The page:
However, they can have a practical function in an entryway too. ‘A round entrance table can really set the tone and flow of an entry,’ explains Brittany. In a larger entryway, it creates pathways that make a space more instinctual to traverse. In this modern entryway, Brittany also included stools around the table, a spot for pulling on shoes, or waiting for the family to get ready as you’re leaving the house.
5. Introduce statement furniture for impact
An entryway is often comparatively pared back furniture-wise compared to the other rooms in your house, which means you’ve only got a few pieces through which to create the look and feel you’re searching for.
Why not, then, pick furniture that’s going to make a real statement? That was the Brittany of Far Studio’s idea when selecting this inspired console table.
‘With this console we really wanted to create a moment – it was a blank wall that screamed for something unique and when we saw this piece we knew it was perfect,’ Brittany tells us. ‘Both the fluting and the multi-tier allow for a lot of dimension and unique elements and a great place to style with console table decor like accessories, branches and books. The round mirror above completes the space and adds great reflection.’
6. Build a layered lighting scheme
As you’ll have no doubt seen if you’ve made it this far, entryways come in all shapes and sizes. Some are small and dark, others large and light-filled. There are plenty of ways to make a small entryway look bigger and brighter, but if you’re faced with a space devoid of natural light – often something you’ll find with apartment entryways – then you’ll need to rely on your entryway’s lighting scheme to make up the shortfall.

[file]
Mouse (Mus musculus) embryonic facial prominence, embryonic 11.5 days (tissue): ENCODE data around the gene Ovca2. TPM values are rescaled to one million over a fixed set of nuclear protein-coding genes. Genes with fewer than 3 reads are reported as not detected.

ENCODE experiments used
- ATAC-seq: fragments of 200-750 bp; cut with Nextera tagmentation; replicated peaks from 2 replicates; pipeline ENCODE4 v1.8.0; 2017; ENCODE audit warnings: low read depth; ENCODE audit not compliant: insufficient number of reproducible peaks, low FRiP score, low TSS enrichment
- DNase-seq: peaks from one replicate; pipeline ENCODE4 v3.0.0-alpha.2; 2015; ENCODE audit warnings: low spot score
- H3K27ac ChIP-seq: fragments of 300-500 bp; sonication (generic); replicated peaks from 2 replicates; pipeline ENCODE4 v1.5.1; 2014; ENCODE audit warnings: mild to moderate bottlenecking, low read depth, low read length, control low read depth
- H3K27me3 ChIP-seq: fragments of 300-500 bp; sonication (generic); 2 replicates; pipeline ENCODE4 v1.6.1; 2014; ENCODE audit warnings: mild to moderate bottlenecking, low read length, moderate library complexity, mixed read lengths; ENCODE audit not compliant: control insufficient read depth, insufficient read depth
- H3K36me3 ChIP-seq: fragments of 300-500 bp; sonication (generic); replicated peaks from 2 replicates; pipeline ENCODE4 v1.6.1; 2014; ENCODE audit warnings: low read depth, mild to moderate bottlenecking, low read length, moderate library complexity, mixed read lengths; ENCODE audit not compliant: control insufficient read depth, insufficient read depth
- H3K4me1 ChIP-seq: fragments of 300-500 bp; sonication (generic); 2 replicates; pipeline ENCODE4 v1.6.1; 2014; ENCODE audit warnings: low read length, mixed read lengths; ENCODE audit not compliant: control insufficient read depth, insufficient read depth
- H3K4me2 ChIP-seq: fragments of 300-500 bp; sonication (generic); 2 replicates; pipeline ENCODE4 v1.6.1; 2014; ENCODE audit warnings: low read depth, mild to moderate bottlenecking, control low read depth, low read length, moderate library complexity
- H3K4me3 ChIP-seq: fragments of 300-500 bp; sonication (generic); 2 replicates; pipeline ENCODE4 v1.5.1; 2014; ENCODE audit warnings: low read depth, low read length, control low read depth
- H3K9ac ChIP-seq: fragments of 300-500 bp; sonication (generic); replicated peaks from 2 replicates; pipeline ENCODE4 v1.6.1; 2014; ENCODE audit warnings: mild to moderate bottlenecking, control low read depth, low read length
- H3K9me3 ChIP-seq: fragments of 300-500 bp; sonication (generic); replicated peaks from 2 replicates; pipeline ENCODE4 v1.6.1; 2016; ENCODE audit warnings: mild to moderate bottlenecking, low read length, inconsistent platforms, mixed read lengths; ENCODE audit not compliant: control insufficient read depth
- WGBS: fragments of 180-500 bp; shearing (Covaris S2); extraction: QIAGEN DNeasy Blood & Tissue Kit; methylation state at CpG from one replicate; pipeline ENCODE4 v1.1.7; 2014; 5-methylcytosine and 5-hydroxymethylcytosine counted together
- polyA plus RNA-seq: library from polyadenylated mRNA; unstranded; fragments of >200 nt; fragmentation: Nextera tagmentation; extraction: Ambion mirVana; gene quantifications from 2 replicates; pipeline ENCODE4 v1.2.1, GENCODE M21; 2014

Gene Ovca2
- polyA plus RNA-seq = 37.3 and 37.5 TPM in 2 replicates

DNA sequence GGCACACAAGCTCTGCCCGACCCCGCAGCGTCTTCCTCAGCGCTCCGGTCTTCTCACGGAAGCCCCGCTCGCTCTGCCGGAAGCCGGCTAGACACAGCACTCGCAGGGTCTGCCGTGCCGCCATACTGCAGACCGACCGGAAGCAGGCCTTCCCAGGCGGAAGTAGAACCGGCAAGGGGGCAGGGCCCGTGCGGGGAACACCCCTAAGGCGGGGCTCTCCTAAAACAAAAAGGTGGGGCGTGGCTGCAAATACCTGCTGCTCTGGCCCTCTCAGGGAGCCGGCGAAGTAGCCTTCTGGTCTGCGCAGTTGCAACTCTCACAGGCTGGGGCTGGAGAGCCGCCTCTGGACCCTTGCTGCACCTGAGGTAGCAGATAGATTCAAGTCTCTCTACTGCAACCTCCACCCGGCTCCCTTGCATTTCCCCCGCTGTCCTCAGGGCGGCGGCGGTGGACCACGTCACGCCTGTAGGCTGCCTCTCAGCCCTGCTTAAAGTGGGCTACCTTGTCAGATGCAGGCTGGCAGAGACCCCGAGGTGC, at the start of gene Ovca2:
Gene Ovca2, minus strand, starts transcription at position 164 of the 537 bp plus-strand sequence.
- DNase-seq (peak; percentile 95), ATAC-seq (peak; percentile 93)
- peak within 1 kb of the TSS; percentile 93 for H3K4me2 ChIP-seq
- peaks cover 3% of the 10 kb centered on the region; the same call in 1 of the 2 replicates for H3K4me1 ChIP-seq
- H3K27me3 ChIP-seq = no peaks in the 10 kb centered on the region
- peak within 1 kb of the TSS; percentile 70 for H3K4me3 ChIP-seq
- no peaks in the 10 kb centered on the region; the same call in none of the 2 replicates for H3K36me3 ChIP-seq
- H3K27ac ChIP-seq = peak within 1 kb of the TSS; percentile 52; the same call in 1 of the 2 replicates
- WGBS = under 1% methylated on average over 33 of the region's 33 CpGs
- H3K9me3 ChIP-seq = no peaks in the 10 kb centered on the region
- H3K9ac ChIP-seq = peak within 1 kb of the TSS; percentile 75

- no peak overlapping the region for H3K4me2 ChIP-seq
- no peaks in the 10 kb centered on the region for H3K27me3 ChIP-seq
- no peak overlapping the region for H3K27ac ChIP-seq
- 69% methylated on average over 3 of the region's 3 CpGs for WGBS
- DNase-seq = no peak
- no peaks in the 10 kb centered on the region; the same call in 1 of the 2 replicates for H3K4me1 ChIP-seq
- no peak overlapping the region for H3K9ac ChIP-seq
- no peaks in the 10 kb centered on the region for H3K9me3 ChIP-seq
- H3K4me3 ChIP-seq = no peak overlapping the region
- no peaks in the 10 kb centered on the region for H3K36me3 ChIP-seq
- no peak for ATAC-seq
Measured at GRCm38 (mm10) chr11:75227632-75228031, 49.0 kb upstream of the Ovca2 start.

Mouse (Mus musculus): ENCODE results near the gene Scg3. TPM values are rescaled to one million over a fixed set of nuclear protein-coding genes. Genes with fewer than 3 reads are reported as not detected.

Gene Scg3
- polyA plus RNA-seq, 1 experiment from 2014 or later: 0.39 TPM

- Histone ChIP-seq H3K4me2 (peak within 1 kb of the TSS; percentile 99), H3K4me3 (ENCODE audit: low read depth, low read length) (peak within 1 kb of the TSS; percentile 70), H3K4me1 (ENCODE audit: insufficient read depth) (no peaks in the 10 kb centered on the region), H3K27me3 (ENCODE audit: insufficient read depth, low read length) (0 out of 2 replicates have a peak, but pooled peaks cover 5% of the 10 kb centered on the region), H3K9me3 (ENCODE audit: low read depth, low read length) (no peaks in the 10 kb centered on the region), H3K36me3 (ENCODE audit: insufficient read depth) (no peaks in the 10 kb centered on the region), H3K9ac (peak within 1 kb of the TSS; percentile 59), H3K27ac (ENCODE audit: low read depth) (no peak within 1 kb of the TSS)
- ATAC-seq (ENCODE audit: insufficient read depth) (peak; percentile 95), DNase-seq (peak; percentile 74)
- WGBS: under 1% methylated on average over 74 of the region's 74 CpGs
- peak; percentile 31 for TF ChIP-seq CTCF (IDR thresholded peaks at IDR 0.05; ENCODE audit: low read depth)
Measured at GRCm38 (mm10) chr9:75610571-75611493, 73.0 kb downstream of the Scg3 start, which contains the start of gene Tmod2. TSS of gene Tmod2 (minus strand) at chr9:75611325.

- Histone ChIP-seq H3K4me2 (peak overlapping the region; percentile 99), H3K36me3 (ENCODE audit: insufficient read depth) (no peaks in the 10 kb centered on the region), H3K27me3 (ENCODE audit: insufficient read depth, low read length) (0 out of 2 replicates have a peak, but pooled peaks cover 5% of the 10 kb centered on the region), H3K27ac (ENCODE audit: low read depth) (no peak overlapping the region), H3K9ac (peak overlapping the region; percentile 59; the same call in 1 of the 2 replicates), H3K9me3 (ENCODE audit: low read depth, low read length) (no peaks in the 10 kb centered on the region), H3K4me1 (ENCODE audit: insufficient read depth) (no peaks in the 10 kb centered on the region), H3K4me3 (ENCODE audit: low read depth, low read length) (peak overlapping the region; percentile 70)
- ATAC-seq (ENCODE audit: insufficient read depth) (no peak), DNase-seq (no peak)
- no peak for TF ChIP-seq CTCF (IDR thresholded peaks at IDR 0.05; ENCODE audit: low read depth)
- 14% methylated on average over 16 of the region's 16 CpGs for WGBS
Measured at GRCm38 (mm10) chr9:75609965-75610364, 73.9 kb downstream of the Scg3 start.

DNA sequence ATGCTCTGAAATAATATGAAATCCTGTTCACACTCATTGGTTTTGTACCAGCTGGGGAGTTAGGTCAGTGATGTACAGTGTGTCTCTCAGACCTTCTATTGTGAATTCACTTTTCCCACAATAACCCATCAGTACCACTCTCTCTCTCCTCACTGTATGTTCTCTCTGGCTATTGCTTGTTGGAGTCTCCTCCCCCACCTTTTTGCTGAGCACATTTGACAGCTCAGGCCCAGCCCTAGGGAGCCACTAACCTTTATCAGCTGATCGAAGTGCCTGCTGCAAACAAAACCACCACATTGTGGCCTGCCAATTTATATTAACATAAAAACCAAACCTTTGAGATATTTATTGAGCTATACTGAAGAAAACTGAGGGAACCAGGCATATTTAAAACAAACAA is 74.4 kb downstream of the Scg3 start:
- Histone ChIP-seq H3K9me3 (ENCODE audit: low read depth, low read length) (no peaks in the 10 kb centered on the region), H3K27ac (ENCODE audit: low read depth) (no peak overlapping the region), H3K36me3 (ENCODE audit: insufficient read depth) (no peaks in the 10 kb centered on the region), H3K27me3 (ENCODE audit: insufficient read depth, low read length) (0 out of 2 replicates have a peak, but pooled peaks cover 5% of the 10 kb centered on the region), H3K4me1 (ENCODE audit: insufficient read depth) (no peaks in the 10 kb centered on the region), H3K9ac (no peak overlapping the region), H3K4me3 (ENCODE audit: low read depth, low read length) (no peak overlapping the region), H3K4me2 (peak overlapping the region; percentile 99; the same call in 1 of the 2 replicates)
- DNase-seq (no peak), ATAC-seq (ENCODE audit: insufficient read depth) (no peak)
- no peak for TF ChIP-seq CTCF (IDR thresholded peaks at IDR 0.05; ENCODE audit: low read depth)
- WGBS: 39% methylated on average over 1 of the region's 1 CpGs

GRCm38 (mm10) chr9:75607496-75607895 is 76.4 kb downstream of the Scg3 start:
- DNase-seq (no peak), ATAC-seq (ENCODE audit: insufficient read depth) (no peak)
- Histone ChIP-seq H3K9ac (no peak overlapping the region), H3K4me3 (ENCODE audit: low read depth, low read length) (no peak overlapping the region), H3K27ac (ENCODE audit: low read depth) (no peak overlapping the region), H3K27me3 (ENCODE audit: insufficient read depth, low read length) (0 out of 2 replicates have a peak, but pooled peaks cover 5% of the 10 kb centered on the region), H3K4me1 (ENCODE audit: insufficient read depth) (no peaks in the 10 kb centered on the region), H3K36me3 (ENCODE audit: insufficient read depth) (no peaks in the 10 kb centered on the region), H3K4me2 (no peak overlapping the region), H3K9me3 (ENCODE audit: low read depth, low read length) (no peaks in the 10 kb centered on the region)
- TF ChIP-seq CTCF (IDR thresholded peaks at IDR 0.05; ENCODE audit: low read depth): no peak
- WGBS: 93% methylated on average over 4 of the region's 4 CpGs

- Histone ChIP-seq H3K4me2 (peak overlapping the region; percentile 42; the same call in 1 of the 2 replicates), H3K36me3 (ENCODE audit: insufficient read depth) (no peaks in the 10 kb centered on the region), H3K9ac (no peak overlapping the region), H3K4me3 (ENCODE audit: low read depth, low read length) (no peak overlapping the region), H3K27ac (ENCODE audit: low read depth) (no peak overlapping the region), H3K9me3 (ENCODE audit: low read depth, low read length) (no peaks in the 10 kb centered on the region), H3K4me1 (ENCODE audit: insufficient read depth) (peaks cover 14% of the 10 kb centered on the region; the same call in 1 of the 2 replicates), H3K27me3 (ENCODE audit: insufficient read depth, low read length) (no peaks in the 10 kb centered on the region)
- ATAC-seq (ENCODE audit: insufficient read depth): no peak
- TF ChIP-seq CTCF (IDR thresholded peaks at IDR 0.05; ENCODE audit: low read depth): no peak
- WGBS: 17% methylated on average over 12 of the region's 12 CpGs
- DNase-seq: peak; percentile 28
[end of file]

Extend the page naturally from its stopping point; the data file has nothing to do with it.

The key to a rich, layered lighting scheme comes in ensuring you’ve covered all the bases in the types of lighting you include. You need that ambient lighting that properly illuminates your space – ideal for switching on when you enter back into your home in an evening, but also consider task and accent lighting, too. In an entryway, task lighting might not be as important as in other rooms in the house, given that you’re unlikely to spend excessive amounts of time in this space, but accent lighting is where your entryway can really shine.
Installing lighting inset into the floor and sconces that wash wall down with light, highlighting your wall decor or architecture, can be particularly effective in an entryway, and makes for a good base level light for this room after the sun goes down.
7. Create a layout that works with statement lighting
Integrating interesting lighting can be tricky in hallways and entryways alike, for the reason that they don’t naturally provide the same areas where you can drop lower-hanging pendant lights (which are, let’s face it, usually the best looking lights). In the rest of your home, your pendant lighting can sit comfortable over a coffee table, dining table or kitchen island, without disrupting the flow of a space or running the risk of someone hitting their head.